“Eradicate plague of sexual abuse in the church”

Papal child protection commission urges tougher consequences for bishops who don't punish sexual abuse hard enough in their dioceses. The Gemium meets until Sunday in the Vatican.

Since Pope John Paul II. In 2002, when John Paul summoned American cardinals to the Vatican for an emergency meeting on the abuse scandals, the church's approach to sexual assault has changed radically. John Paul's second successor, Francis, continues to see a need to catch up, as evidenced by the establishment of an abuse commission to put prevention measures to the test and make suggestions to the pope on how to improve them. On Saturday and Sunday it will deliberate at its first plenary session.

"We will work hard to make the church a safe place for children," promised the commission's president, Boston Cardinal Sean Patrick O'Malley. Francis had previously urged bishops' conferences and religious superiors worldwide to cooperate with the body. Apparently, he felt such admonishment from the highest level was necessary in some cases. In fact, not all bishops have so far heeded the pope's call to meet with abuse victims, O'Malley admitted.

Professionalizing the church's approach to prevention

The convening of the Abuse Commission last year was the first concrete result of consultations on a comprehensive reform of the Vatican Curia. About half of the 17 members, from every continent and from fields as diverse as theology, canon law, education, social sciences and psychiatry, are lay people. Women are unusually strongly represented in the committee by Vatican standards, at just under fifty percent. Unlike other Vatican bodies, English is spoken rather than Italian.

For Jesuit Hans Zollner, the commission's interdisciplinary makeup demonstrates a desire to professionalize the church's approach to abuse prevention. "I think we've made a good step toward changing the mentality," says Zollner, who serves on the panel as director of the Institute of Psychology at the Pontifical Gregorian University.
Recalling the mentality that prevailed for decades, according to which the good reputation of the Church was protected even at the expense of the victims, Pope Francis said on the occasion of the first meeting of the Abuse Commission. In his letter to bishops and religious superiors around the world, he stressed, "Everything must continue to be done to eradicate the scourge of sexual abuse in the church." In church offices, there was "absolutely no place for those who abuse minors".

No absolute obligation to report

While the Vatican Congregation for the Doctrine of the Faith is responsible for the prosecution of perpetrators under canon law, the new commission has a purely advisory function. "How it is implemented in the Vatican authorities has yet to be clarified," said Zollner, who is also vice rector of Gregorian University. For the Jesuit, who in 2012 for the first time organized a much-noticed abuse symposium with church and victim representatives at a papal university, the most important thing is "how to deal with bishops who do not follow canon law and the respective state laws". For there are still no clear rules as to what bishops face if they do not adhere to guidelines binding on the Catholic Church on the subject of abuse. "There must be consequences," O'Malley said Saturday at the Vatican. While the commission could not make concrete proposals, the question of how to deal with bishops who do not fulfill their duty is an important ie, he said.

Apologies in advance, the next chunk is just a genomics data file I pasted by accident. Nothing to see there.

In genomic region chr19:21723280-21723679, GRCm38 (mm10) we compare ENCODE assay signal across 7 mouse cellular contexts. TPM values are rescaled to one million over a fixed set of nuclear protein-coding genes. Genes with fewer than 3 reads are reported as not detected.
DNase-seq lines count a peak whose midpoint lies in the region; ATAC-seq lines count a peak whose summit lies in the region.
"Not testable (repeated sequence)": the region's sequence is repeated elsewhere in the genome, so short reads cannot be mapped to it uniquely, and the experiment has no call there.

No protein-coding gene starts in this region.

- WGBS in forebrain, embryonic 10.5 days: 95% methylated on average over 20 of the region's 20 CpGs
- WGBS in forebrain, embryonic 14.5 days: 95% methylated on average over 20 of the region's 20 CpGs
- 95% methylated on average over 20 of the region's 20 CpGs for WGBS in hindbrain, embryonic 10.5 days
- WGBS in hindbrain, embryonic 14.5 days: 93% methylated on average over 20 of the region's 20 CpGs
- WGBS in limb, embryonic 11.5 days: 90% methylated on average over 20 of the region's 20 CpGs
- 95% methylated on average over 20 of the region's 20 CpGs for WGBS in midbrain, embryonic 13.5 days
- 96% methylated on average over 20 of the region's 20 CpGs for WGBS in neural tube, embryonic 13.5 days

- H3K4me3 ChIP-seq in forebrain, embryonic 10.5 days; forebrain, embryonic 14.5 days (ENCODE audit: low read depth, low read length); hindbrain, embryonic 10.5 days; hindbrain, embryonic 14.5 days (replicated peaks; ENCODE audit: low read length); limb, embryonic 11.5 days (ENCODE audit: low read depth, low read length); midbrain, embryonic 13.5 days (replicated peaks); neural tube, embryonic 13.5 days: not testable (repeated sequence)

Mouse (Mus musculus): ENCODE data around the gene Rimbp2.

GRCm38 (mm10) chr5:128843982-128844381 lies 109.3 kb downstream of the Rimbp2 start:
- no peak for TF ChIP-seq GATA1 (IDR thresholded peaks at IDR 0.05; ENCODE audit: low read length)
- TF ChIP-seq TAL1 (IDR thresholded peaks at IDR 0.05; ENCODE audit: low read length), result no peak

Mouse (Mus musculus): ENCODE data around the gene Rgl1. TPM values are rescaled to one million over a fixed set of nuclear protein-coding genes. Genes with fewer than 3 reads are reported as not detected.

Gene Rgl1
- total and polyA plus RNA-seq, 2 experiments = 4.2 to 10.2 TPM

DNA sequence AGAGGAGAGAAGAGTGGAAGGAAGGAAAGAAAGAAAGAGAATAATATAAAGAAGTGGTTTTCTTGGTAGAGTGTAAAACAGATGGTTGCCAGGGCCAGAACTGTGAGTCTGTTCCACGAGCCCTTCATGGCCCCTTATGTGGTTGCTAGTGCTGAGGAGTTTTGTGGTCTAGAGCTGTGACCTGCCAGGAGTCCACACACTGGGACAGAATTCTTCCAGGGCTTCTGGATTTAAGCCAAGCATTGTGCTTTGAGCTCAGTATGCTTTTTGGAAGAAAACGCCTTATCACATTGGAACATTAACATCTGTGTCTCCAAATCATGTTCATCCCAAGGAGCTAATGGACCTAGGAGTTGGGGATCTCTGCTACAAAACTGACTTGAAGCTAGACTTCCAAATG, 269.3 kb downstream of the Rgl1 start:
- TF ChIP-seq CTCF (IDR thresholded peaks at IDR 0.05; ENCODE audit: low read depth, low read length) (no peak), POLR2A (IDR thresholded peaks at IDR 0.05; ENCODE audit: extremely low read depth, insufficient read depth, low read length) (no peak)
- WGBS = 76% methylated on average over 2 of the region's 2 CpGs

In dispute over whether abuse cases should be reported to state authorities in all cases, Zollner calls for obtaining victims' consent beforehand. "There should be no absolute mandatory reporting," says the psychologist, referring to the burdens on victims who have to prove the allegations in court. "This is also what some victims of abuse and the psychologists and therapists say," Zollner emphasizes with regard to the risk of re-traumatizing the victims through the proceedings.

British abuse victim and commission member Peter Saunders also wants a more intense debate about the motives of abusers. The label "pedophile" is not enough to explain it, he says. In his opinion, celibacy and the loneliness of priests play a role. Saunders had been abused as a teenager by a priest at his school.

However, O'Malley contradicted the amption that the mandatory celibacy of Catholic priests favors abuse. Most acts happen rather in the family. Nevertheless, the church must take a closer look at candidates for the priesthood. According to the cardinal, almost all bishops' conferences around the world have so far developed and sent to the Vatican the guidelines for dealing with abuse requested by the Congregation for the Doctrine of the Faith in 2011. Only from some countries with very weak infrastructure they would still be pending.

No place for bashing

In addition to sexual abuse, the cardinal said the commission is also looking at strategies against the physical abuse of children. There is a separate working group for this. Saunders stressed that beating should have no place in today's education. Pope Francis had caused irritation at his general audience on Wednesday with a statement about beating children. She suggested that the pope approved of corporal punishment within certain limits, but not blows to the face. "I think the pope knew his words were wrong and wanted to start a discussion," Saunders opined.

To support the prevention of abuse, the Center for the Protection of Children, founded by Zollner, has moved from Munich to Rome. There he will resume his work in the middle of the month.

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Christina Cherry
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